Midwives told to involve fathers in maternity care

Dad and baby Skin-to-skin contact with the father after Caesarean section has been found to help calm the baby

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Midwives are being asked to make more of an effort to involve fathers-to-be in maternity care.

The Royal College of Midwives (RCM) says too often the dad is left out of the process.

It suggests top tips to help include the father, like offering him a chair as well as his partner, during antenatal appointments.

And staff should prepare the man to be a helpful birth partner, so he knows what to do in the labour room.

The 16-page guide Reaching Out: Involving Fathers in Maternity Care is a joint publication produced by the RCM, the Department of Health, the Royal College of Obstetricians and Gynaecologists and the Fatherhood Institute.

Male friendly

To address the issue of fathers being the "invisible parent", maternity wards should provide men's lifestyle magazines to help make fathers feel comfortable, the guidance suggests, and antenatal classes should be arranged around their work commitments and even football fixtures, it says.

Start Quote

There is now substantial evidence of the benefits resulting from fathers being involved in their partner's maternity care”

End Quote Cathy Warwick, general secretary of the RCM

Launching the guidance, Public Health Minister Anne Milton said: "Becoming a parent is hugely exciting but it can be a challenging time. Fathers want to feel involved throughout their partner's pregnancy and this guide is a step to making that happen."

The guide criticises the way maternity care is organised in many units in the UK, saying services tend to exclude fathers.

And many mothers feel their male partners receive little or no support.

Cathy Warwick, general secretary of the RCM, said: "A father's role should not begin and end at conception. There is now substantial evidence of the benefits resulting from fathers being involved in their partner's maternity care.

"Most women want their partners to be involved in their pregnancy."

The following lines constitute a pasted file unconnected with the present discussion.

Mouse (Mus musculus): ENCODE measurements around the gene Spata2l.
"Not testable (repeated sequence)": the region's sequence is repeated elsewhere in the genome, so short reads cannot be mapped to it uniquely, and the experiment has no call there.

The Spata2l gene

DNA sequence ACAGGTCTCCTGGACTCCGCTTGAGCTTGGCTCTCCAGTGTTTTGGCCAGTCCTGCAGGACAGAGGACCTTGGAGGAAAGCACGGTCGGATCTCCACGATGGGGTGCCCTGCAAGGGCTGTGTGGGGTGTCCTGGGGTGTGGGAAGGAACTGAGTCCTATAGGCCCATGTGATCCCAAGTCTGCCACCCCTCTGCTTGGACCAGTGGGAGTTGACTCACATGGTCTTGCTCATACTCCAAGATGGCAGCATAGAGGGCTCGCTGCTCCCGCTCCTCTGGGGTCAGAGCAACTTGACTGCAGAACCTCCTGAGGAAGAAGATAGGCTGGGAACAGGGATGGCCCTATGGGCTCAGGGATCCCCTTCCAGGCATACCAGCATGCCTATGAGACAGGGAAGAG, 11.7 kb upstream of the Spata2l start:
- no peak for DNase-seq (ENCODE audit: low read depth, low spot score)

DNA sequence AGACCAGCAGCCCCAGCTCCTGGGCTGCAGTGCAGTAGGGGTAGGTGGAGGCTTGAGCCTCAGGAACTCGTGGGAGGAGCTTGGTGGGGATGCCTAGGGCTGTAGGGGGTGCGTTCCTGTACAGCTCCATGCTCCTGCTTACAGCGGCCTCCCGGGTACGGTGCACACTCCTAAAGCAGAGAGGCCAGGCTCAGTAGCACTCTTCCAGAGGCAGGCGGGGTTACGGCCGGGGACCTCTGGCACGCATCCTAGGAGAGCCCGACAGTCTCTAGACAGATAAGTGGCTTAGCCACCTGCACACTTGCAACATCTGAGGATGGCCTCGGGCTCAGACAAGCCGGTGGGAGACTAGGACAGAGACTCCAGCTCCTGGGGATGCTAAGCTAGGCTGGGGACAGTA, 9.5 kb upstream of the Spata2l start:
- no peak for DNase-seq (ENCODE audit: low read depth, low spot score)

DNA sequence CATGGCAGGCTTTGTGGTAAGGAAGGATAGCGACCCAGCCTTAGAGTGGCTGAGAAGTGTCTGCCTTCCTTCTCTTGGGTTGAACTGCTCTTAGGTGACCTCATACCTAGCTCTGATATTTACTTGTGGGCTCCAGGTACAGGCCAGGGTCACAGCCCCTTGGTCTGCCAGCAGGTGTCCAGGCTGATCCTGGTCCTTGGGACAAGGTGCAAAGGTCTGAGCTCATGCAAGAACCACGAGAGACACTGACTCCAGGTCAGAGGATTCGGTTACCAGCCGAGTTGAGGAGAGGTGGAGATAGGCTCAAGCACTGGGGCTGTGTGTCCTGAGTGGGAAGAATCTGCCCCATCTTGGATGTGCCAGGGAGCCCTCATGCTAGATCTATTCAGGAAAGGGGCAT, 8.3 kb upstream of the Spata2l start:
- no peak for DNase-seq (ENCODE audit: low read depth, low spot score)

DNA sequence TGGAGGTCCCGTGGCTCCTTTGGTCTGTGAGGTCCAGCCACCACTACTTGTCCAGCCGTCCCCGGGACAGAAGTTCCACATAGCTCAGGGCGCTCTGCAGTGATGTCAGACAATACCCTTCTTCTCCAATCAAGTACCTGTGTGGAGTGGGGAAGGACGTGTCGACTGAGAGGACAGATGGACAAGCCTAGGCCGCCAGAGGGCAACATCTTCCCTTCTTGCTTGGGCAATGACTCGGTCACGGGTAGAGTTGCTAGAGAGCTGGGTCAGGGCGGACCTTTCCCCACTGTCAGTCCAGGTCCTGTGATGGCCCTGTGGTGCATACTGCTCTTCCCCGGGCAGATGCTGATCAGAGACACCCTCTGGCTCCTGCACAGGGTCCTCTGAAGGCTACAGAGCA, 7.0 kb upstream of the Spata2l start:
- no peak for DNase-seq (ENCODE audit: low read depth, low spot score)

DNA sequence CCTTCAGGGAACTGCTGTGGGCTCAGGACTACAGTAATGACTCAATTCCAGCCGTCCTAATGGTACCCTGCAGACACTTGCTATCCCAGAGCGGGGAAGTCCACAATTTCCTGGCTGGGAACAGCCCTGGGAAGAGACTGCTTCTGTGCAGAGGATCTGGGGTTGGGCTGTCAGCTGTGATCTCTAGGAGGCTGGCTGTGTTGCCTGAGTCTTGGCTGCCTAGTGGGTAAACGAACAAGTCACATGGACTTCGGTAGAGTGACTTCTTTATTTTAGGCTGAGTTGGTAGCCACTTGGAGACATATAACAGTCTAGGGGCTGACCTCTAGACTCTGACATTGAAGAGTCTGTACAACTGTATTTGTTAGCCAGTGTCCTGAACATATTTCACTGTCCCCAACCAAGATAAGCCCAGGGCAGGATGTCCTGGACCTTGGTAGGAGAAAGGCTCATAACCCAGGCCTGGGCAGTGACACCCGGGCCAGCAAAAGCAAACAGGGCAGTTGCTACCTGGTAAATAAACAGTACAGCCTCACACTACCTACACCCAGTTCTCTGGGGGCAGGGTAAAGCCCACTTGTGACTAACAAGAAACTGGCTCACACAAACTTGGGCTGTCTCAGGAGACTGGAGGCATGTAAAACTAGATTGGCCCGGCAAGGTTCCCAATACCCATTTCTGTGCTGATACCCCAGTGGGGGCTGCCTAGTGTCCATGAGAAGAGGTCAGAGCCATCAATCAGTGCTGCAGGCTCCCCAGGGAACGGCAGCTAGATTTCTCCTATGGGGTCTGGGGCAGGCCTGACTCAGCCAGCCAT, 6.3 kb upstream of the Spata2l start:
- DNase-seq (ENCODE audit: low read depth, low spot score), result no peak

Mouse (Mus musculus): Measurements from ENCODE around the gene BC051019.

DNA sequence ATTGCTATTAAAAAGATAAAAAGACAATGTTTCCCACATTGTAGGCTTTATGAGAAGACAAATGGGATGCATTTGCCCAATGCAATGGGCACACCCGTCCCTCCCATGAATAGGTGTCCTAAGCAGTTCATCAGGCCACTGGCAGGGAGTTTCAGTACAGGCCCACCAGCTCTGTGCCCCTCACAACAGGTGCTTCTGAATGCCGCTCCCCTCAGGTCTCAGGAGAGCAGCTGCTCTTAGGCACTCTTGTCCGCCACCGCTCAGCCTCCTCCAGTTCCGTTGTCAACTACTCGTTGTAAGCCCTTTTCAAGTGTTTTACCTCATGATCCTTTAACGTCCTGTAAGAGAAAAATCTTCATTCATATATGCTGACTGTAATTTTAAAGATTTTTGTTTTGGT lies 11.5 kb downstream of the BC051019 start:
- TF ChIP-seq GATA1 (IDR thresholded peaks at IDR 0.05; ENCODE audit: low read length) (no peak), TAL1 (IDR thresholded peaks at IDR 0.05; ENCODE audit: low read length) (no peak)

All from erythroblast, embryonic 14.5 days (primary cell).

She said encouraging men to engage in the experience helped strengthen the bond between the father and his child. It is also an opportunity to spot stress or depression among new dads.

Daddy care

Parents Emily and Ed MacKenzie and Rob Williams from the Fatherhood Institute debate a father's role in hospital maternity care

Trusts that have already introduced measures to involve fathers have reported reduced workloads for midwives.

At the maternity centre at University Hospital of North Staffordshire NHS trust, antenatal classes have been held on Sunday afternoons to fit around fathers' jobs and football matches. The trust says it has led to a reduction in women being admitted to hospital before labour is in full swing.

The Princess Anne wing at the Royal United hospital in Bath, run by Great Western Hospitals NHS foundation trust, now provides reclining chairs for fathers to sleep in.

Ed McKenzie, 32, a financial adviser from Bath, stayed overnight on a chair in the Princess Anne wing to help care for his wife, Emily, 32, and their son Jack, who is now five months old.

He said: "Emily said it was fantastic to have me there. It allowed her to concentrate on the breast-feeding and me to concentrate on nappy changing and getting food and drink."

Rob Williams, from the Fatherhood Institute, said some men might not want to be cajoled by midwives into taking a more active role. But he said the benefits of taking a front seat far outweighed any short-term stress incurred.

"We are keen for fathers to be as well informed as possible."

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